Do you want to leave Illinois? You’re not alone


Illinois State Capitol in Springfield. (TNS)

About 80 percent of Illinoisans in a new poll said that they thought the state was headed in the wrong direction, and nearly 50 percent of respondents said they would like to leave Illinois, according to a new poll.

Some of the top reasons include taxes, crime and dissatisfaction with government.

“The most troubling finding in this poll is that so many younger people are thinking about it,” said David Yepsen, the director of SIU’s Paul Simon Public Policy Institute, which did the poll. “That’s the state’s future.”


The findings of the poll of 1,000 people were released Monday. Almost 60 percent of respondents under 35 said they would leave if they could, compared with almost 30 percent of people 66 and older.

The poll also found that almost 60 percent believe the country is headed in the wrong direction, while about 50 percent believe that locally, their area of the state was headed in the right direction. Slightly more than half said they had a “good” or “excellent” quality of life where they lived.

The key results are larger than the 3.1 percent margin of error and therefore statistically significant, said Dr. Kenneth Moffett, a political science professor at SIU-Edwardsville.

The data behind the poll, however, did not offer insight into what influenced respondents.

Although taken in the heat of a presidential election cycle, the poll did not define what “right direction” or “wrong direction” meant.

“It could be anything the respondent wants it to be,” Yepsen said.

Moffett said people’s satisfaction with the direction of the country could be explained, at least in part, on the party in control of the White House. Dissatisfaction with the direction of Illinois, however, knew no ideological bounds.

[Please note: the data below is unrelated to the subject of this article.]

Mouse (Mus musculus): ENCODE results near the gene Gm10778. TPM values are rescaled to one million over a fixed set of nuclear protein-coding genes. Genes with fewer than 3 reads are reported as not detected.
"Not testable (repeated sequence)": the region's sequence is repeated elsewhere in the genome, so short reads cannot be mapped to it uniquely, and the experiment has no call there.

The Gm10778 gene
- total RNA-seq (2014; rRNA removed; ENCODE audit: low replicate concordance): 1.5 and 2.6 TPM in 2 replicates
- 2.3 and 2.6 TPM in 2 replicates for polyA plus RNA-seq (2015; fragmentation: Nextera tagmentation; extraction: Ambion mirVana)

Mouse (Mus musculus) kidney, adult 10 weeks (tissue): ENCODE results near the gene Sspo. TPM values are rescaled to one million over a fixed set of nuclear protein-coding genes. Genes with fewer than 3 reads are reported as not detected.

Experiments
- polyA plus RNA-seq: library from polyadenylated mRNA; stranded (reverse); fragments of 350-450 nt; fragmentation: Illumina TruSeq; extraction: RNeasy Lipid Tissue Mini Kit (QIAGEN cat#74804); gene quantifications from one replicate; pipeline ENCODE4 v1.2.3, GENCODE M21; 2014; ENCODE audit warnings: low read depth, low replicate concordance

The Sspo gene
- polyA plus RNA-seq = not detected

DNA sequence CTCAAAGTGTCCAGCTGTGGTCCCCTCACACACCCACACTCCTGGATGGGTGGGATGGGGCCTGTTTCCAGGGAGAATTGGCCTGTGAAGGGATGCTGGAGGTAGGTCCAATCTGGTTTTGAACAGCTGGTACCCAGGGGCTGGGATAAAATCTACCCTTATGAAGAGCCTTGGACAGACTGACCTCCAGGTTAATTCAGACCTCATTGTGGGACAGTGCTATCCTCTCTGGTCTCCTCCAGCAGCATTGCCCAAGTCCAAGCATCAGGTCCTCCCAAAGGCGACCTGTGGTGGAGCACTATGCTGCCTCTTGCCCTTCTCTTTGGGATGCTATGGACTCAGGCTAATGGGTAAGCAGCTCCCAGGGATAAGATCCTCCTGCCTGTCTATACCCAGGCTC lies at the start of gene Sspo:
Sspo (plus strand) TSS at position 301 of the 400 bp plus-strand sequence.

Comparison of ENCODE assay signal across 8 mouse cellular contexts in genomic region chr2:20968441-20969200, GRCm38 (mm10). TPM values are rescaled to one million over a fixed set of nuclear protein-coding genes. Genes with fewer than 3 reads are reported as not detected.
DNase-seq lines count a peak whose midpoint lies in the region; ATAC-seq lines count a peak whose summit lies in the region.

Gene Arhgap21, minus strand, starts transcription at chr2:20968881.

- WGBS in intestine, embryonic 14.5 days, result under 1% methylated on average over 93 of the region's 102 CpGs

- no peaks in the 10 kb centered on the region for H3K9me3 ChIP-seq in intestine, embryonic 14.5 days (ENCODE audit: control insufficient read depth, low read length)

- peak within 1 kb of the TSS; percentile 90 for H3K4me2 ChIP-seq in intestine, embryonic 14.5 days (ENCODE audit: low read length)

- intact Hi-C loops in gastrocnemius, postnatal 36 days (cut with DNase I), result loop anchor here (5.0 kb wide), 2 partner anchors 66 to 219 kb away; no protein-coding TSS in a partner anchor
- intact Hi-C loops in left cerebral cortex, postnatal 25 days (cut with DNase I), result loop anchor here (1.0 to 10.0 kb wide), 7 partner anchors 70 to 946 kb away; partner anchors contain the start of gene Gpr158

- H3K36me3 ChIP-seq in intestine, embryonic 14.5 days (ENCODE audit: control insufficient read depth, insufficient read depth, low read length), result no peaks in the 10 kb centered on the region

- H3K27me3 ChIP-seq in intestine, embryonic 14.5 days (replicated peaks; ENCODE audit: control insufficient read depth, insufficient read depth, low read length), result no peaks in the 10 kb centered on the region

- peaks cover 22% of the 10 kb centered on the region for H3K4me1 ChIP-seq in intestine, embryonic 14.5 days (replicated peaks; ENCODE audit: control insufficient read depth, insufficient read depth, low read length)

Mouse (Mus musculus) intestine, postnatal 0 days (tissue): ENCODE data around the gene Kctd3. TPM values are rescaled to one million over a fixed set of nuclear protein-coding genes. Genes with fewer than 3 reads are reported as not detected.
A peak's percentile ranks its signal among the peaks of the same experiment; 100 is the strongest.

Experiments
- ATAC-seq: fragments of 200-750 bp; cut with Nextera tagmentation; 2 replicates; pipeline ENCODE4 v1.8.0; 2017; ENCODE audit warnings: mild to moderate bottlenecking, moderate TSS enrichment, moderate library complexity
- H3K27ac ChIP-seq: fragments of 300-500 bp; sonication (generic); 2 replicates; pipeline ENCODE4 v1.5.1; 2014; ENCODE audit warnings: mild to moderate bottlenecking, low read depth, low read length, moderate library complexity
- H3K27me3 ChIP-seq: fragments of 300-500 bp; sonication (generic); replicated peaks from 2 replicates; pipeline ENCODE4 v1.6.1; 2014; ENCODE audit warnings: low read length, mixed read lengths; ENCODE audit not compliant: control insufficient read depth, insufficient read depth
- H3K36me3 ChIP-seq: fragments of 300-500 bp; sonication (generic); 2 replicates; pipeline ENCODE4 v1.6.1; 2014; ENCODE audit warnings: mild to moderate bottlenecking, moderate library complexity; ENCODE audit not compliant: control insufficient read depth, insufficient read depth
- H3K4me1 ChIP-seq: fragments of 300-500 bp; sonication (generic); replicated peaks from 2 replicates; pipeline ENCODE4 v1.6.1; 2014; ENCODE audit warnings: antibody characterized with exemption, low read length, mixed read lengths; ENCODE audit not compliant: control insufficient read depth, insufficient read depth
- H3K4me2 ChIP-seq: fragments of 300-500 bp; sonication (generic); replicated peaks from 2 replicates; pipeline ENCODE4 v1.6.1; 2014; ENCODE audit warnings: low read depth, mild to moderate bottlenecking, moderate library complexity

In that instance, “you also have other, more structural issues” at play, Moffett said. He gave the state’s debt and pension problems as examples. “Those cross the ideological spectrum.”

Although it is possible to infer what some of the interviewees were responding to, the Simon Institute did not include responses to more specific questions regarding issues they face.

“The (raw data) are suggestive but don’t necessarily nail down the case automatically,” said Moffett, who has experience conducting polls for SIUE.

The poll was conducted using live telephone interviews carried out using random calls, 60 percent of which were from cell phones.

“Potential interviewees were screened based on whether they were registered voters and quotas based on area code and sex,” according to the Institute.

The poll was conducted from Sept. 27 through Oct. 2. Women constituted of less than 60 percent of the respondents, and there was also a Spanish-language version.

(c) 2016 the Belleville News-Democrat (Belleville, Ill.)

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